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Specialized Mirror Technology: A Touchpoint Revolution?

Specialized thinks it has a game-changing 3D-printed foam replacement

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Specialized is known for investing in R&D, resulting in an impressive steady stream of innovative products. Now, the company thinks it may have the next revolution in touchpoints. It’s all thanks to a 3D-printed liquid polymer called Mirror Technology, and it could be a replacement for foam in saddles and bartape.

Images by Michal Cerveny


Based in Morgan Hill, California, Specialized is in close quarters with some of the most innovative Silicon Valley technology companies and startups in the world. For this project, the bike company, no stranger to collaborations with companies like McClaren, is utilizing this proximity and working with a company called Carbon which created Digital Light Synthesis—the process behind Mirror Technology

The Digital Light Synthesis process allows for 3D-printed density variations throughout a saddle that Specialized says would take thousands of different foams to recreate. And the company has complete control over the lattice structure for each prototype it creates. It is even able to go from prototype to working sample in a single day.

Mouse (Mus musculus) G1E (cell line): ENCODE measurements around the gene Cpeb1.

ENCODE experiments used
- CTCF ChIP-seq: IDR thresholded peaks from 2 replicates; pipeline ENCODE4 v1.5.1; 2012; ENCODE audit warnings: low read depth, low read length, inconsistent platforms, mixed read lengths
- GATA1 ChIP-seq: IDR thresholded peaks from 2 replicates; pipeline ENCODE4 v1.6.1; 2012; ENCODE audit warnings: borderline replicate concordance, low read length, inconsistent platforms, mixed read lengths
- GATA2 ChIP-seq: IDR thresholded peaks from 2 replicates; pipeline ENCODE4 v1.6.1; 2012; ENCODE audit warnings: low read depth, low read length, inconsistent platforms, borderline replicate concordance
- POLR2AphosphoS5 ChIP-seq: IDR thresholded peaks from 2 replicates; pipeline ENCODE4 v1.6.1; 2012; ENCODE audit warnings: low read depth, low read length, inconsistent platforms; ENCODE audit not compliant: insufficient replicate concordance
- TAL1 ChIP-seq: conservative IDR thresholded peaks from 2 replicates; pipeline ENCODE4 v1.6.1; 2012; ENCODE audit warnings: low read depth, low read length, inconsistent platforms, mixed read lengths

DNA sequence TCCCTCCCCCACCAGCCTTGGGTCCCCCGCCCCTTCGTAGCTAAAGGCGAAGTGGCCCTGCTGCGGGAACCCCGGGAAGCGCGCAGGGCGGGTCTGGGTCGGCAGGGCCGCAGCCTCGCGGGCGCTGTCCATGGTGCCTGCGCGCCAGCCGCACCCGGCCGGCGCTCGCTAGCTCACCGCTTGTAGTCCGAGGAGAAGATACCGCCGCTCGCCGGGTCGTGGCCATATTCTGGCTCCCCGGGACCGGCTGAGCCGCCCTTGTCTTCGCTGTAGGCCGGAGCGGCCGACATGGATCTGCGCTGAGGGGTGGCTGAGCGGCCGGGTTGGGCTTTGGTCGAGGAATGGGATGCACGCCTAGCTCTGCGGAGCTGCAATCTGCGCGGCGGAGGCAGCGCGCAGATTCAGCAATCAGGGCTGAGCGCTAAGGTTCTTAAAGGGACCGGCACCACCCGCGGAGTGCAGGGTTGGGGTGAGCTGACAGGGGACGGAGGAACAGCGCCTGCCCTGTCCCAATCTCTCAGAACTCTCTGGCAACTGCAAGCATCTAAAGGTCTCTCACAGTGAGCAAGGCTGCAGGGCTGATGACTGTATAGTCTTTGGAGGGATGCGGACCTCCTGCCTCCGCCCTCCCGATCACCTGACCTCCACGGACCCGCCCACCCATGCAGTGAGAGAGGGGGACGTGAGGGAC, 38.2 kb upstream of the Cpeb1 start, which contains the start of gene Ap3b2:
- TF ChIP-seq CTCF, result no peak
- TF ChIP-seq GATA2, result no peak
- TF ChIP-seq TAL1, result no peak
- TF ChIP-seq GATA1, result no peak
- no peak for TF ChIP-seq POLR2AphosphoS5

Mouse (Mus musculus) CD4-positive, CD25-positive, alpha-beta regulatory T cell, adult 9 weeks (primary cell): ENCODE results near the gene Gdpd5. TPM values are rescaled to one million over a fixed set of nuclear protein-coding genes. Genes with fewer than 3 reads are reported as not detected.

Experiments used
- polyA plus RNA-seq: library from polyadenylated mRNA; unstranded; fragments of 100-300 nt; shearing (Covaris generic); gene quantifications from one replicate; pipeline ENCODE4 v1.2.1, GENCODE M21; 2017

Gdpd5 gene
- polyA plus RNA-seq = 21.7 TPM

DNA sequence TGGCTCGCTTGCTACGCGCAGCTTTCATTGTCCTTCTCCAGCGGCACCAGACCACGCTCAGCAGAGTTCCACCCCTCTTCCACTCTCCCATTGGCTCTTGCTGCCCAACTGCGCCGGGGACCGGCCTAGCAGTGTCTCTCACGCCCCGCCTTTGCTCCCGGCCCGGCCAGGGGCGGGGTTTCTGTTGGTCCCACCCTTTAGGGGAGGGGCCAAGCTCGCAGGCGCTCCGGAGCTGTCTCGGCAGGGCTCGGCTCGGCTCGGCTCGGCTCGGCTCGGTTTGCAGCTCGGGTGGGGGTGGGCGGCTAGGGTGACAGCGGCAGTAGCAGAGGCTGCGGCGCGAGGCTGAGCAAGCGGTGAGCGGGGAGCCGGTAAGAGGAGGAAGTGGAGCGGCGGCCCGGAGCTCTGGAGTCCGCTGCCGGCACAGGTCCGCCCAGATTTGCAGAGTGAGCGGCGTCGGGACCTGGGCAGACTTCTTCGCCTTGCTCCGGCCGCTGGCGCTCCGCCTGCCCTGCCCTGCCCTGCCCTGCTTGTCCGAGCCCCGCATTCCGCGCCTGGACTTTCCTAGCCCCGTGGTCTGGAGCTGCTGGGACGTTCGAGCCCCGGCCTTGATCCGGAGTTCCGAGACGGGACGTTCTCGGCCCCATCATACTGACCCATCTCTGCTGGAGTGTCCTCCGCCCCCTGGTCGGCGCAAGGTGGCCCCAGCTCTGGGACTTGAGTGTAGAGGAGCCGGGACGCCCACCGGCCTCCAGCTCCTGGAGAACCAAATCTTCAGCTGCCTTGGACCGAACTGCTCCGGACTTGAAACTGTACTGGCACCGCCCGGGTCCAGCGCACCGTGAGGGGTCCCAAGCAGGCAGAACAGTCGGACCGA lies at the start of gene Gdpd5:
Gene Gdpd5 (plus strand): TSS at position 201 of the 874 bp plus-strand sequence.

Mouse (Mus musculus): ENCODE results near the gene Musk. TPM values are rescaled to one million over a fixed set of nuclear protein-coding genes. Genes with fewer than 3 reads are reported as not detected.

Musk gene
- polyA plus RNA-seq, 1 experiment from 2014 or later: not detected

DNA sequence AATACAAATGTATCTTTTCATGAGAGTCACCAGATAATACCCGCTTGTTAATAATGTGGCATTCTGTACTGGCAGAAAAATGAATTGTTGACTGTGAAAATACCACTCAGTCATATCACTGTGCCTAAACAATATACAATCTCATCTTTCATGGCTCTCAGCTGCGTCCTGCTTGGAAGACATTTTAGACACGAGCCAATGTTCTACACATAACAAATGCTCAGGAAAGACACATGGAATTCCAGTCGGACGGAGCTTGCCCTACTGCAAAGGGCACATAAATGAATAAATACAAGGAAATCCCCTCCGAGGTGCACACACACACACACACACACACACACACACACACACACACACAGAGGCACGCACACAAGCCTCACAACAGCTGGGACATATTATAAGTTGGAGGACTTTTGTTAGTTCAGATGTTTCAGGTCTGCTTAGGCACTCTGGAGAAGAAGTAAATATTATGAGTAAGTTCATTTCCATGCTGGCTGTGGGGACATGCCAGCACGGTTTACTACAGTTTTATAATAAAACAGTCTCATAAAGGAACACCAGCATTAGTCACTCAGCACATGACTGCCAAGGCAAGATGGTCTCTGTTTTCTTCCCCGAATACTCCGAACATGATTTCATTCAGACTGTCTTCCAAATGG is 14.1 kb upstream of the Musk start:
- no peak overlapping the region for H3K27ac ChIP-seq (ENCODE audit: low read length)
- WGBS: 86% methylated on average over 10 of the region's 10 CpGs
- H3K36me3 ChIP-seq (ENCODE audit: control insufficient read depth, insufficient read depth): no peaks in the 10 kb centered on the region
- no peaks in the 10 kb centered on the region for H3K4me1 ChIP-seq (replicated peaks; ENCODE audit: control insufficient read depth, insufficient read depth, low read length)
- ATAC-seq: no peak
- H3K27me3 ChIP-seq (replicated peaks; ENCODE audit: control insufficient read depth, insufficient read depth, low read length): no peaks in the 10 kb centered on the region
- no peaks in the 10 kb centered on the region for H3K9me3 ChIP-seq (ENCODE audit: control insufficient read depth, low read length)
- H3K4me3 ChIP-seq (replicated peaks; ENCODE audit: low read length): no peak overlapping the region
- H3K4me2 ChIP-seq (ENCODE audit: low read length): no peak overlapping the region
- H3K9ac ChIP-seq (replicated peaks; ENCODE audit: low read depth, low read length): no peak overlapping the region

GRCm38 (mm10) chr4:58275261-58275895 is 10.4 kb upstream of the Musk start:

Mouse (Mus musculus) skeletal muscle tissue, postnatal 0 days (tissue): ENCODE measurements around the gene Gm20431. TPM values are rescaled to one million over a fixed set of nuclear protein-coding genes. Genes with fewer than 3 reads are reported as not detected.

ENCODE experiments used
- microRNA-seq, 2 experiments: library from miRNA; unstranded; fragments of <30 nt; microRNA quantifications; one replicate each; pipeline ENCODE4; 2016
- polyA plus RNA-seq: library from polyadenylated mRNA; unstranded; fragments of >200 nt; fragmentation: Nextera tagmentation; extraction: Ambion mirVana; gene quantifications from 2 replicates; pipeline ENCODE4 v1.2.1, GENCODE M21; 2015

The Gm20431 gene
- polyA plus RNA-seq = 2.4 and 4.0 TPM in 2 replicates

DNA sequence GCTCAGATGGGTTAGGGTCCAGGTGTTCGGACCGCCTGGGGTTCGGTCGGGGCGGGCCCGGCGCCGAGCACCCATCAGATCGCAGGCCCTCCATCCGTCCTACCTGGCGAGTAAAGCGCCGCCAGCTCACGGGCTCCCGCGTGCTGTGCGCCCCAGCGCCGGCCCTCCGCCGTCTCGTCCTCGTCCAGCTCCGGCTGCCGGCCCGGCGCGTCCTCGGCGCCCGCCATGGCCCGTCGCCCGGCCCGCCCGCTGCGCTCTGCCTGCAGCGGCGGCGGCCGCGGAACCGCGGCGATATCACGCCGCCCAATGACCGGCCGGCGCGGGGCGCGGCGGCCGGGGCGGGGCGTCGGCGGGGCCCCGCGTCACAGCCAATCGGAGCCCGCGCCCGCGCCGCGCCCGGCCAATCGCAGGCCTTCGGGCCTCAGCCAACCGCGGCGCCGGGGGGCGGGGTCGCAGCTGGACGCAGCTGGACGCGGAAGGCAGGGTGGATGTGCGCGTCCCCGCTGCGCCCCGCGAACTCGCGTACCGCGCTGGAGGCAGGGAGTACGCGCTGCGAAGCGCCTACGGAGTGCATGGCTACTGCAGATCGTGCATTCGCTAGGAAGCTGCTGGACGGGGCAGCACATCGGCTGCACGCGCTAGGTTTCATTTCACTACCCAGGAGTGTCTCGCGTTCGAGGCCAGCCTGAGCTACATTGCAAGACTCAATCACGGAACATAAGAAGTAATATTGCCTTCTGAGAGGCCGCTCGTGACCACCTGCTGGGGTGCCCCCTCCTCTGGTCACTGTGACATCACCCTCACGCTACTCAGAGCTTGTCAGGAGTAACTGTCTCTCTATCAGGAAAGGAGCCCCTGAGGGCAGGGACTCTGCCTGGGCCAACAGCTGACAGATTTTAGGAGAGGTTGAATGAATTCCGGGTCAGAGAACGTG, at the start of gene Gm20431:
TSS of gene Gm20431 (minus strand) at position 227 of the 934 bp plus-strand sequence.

Creating numerous Mirror technology prototypes—over 70 in the last year—Specialized has been able to fine tune comfort from its saddles. The potential exists to reduce road vibration, increase pelvic stability and relieve soft tissue pressure.

Specialized is already putting the tech to the test in the form of a Power Saddle. It is being tested by Specialized’s professional athletes including the Bora—Hansgrohe and Decueninck—Quick-Step teams. A version will be available for sale in early 2020.

Is this just smoke and mirrors, or is it potentially game-changing?  Well, without actually trying the saddle, it’s hard to say. But, in theory, the potential of this technology is quite high. Specialized for one thinks it’s as big of a deal to touchpoints as carbon has been to frames and components. There’s the potential to custom print saddles to perfectly suit every cyclist. Just like a custom built frame with fine-tuned geometry, this could mean more comfort for more cyclists in a component that is notoriously difficult to fit correctly. If Specialized can bring that to reality, it would be an important innovation.

But beyond the potential for completely bespoke material layup, the inherent properties the Digital Light Synthesis Technology provides—relieving pressure and increasing blood flow and pelvic stability—could be very important even for a general production saddle. And we are always keen to try a new saddle if it can provide even an ounce of additional comfort.